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Partial Knee Replacement for localised arthritis

Patella femoral replacement
Unicondylar replacement
Osteotomy – an alternative to replacement?

The knee is made up of three joints: the medial (or inner side) joint, the lateral (outer side) joint and the patellofemoral (kneecap) joint which is located at the front of the knee. Each individual compartment of the knee can wear out and cause arthritis pain. When this process becomes very severe, replacement surgery is required. It may be possible to undertake a partial knee replacement of any of these three compartments and, occasionally, more than one.  Traditionally, when more than one compartment is involved your doctor will recommend total knee replacement.

Patellofemoral replacement

This is specialist surgery for which Bristol has a national and international reputation. It is performed for isolated disease of the patellofemoral joint (where the kneecap joins the front of the thigh bone) and involves two small components being inserted into the front of your knee. It is carried out as an open surgical procedure requiring an in-patient stay. The main advantage to this type of replacement surgery is that the healthy medial and lateral joints are retained so your knee will feel ‘more normal’ and achieve an excellent range of movement after surgery compared to total knee replacement. Because of its selective nature, this surgery is sometimes performed in younger patients than those we would normally select for total knee replacement.

Medial Unicondylar knee replacement

Partial Knee XrayThe medial (inner) joint is the most common joint of the knee to wear out. There is a specific pattern of wear which affects the front inner aspect of your knee; it is also known as anteromedial arthritis. 


  • Pain made worse by activity or standing
  • Stiffness
  • Reduced function
  • Most people feel a very localised pain which can often be ‘pointed out’ with a finger. Sometimes the pain moves up the thigh or down the leg on the inner aspect.


When the disease becomes sufficiently severe and in certain patients after consideration of osteotomy, it may be necessary to perform a partial medial knee replacement.

Surgery is performed in a minimally invasive manner with small incisions to reduce post-operative pain and immobility. The procedure can be guided by computer navigation systems in specific cases. Most patients are in hospital for 2-4 days and are able to walk with one crutch or stick when they go home. At 4-6 weeks, the majority of patients should expect a significant improvement in function. This contrasts with total knee replacement, which often takes up to three months for patients to feel they have only just ‘broken even’.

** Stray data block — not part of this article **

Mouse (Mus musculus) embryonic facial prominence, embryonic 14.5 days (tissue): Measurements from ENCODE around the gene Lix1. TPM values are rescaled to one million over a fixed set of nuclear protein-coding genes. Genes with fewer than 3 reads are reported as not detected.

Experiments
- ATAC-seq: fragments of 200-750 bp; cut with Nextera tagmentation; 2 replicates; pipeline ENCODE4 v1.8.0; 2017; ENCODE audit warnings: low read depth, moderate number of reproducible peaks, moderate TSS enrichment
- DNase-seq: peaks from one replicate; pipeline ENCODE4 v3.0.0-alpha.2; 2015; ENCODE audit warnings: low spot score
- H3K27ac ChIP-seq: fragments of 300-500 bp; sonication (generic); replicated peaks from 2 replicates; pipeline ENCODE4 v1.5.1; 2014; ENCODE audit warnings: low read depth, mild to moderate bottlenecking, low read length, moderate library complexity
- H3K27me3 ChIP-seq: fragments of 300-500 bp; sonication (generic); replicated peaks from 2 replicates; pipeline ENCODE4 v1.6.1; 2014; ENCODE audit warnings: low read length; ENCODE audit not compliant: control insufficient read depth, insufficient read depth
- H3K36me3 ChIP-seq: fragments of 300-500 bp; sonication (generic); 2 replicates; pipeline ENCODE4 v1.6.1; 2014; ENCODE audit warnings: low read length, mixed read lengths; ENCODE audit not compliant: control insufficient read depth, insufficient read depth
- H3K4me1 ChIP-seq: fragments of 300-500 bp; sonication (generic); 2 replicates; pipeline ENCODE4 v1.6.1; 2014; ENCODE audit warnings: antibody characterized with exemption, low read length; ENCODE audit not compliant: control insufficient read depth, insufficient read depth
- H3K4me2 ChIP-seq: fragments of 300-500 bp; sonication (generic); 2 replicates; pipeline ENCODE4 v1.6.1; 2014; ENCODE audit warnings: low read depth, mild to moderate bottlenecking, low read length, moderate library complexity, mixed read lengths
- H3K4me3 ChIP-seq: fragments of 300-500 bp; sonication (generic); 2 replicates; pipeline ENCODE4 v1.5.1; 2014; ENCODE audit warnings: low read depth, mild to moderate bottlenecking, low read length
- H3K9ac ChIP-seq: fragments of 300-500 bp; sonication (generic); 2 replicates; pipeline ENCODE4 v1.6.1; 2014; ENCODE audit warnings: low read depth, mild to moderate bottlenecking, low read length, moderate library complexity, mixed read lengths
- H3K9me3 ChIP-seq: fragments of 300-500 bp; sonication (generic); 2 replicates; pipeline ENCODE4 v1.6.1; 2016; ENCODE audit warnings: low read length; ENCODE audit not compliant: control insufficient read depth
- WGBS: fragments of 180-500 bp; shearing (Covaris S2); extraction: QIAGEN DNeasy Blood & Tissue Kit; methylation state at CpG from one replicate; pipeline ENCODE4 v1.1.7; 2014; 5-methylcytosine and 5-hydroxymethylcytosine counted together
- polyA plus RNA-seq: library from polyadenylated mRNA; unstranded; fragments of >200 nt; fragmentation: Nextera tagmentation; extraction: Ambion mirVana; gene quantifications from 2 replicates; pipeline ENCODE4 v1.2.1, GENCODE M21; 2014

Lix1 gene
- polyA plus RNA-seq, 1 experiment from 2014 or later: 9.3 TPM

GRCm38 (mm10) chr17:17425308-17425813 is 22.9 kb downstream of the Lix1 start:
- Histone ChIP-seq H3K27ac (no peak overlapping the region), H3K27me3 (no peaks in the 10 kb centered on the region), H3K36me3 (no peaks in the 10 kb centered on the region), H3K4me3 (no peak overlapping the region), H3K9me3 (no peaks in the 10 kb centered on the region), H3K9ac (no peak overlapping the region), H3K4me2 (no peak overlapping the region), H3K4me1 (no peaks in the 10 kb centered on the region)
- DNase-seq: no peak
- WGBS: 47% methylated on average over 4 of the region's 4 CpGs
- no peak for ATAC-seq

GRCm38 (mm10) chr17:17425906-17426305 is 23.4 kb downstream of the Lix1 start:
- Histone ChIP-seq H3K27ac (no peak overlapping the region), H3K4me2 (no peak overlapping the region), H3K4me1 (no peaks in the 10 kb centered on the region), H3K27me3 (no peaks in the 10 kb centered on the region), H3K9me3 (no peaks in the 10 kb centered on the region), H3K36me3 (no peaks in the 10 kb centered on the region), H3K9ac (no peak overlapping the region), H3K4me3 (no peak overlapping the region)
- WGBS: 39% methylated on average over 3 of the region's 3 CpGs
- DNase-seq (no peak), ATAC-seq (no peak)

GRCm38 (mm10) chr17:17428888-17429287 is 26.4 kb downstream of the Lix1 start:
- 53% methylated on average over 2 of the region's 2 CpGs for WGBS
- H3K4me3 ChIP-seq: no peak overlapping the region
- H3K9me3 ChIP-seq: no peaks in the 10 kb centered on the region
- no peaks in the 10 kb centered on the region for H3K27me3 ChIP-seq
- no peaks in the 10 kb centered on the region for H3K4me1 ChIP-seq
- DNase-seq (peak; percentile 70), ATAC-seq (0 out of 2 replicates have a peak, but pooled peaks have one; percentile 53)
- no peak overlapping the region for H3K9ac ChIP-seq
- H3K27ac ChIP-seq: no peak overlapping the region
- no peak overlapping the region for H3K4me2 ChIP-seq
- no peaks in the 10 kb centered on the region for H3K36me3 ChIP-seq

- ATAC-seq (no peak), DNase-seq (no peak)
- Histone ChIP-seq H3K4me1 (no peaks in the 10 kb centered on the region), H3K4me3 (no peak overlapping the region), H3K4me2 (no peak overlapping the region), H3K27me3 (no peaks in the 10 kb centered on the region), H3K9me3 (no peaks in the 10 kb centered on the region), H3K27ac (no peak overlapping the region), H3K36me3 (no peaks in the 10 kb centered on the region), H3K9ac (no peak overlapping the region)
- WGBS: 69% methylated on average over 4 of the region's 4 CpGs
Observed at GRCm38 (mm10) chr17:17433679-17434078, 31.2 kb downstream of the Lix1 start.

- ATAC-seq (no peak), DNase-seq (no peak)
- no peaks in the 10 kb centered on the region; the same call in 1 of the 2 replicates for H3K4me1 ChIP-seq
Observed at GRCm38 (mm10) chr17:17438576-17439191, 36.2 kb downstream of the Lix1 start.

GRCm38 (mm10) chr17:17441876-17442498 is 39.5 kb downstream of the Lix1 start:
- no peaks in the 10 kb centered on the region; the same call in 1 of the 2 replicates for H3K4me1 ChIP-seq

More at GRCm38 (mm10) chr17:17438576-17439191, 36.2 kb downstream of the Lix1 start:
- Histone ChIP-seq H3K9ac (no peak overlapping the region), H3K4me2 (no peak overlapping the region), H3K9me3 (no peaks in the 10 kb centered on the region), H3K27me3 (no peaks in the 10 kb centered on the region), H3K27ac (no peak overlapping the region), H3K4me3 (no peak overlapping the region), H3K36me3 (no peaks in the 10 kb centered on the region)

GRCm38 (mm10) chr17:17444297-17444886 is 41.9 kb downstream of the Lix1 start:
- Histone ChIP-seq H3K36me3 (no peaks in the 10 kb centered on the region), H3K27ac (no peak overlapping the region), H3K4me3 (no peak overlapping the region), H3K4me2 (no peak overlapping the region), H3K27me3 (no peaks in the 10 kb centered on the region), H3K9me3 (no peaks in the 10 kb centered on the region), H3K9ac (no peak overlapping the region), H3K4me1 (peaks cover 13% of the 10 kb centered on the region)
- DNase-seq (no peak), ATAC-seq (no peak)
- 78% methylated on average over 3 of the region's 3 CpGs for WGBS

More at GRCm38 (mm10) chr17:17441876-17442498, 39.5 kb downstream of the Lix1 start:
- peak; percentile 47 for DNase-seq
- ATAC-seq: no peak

There are two main types of partial knee replacement in the medial joint which use either a mobile or a fixed bearing device. A mobile bearing unicondylar replacement has three component parts: a femoral component made of metal to resurface the medial femoral condyle (inner aspect of your thigh bone at the knee); a tibial base plate made of metal to resurface the medial tibial plateau (inner aspect of the top of your leg bone in your knee); a meniscal bearing made of polyethylene (a type of plastic) which acts as the shock absorber between the two metal components. In a fixed bearing design, the plastic component is ‘fixed’ in the tibia (leg bone) and the femoral component slides on this. Both types work well and there is very little difference in the early outcome of both designs. Your specialist will discuss the options with you in clinic.

Partial Knee Replacement

Lateral Unicondylar partial knee replacement

This condition is rarer than medial arthritis, but occasionally patients do have an isolated wear pattern in the lateral (outer aspect) of their knees. 


  • Lateral (outer) sided pain
  • The pain getting worse descending stairs or going down hills
  • A feeling of instability, again particularly on descending hills or stairs


Lateral unicondylar replacement is carried out using a minimally invasive surgical approach. In the majority of cases this means the incision can be smaller, in addition to reduced damage to the underlying muscles, with the overall effect of reducing patient pain and allowing an earlier return to activity.  There are two basic designs – fixed or mobile – which are very similar to the medial joint as described above with just a few subtle differences.


Sometimes as a result of trauma (broken bones or previously injured ligaments), patients can experience a very early onset of arthritis often in a selective part of their knee.  Occasionally, however, this is not related to any previous damage but is due to an underlying malalignment pattern which has caused an accelerated onset of wear.


  • Pain
  • Stiffness
  • Reduced activity sometimes associated with instability (the feeling of the knee ‘giving way’) because of ligament damage

After careful discussion and examination in the clinic, you will require a full-length X-ray or possibly a scan to map the alignment of your lower limb. Your specialist will discuss the options with you before suggesting a surgical treatment plan.


One or two cuts are made in the bones around your knee – usually in the proximal tibia (upper leg bone). The leg is then carefully straightened under X-ray control and a metal plate and screws are inserted to secure the osteotomy (the ‘cut bone’) in the new position. This will allow the majority of your weight to travel through the healthy part of your knee and reduce your symptoms. After the operation, you are likely to require a period of bracing for the first few weeks. Whilst it is possible to weight bear straightaway, most patients require crutches for the first few weeks for comfort.  During your subsequent visits to the hospital, X-rays will be taken and your specialist will show you how the gap is filling in with new bone to heal the osteotomy.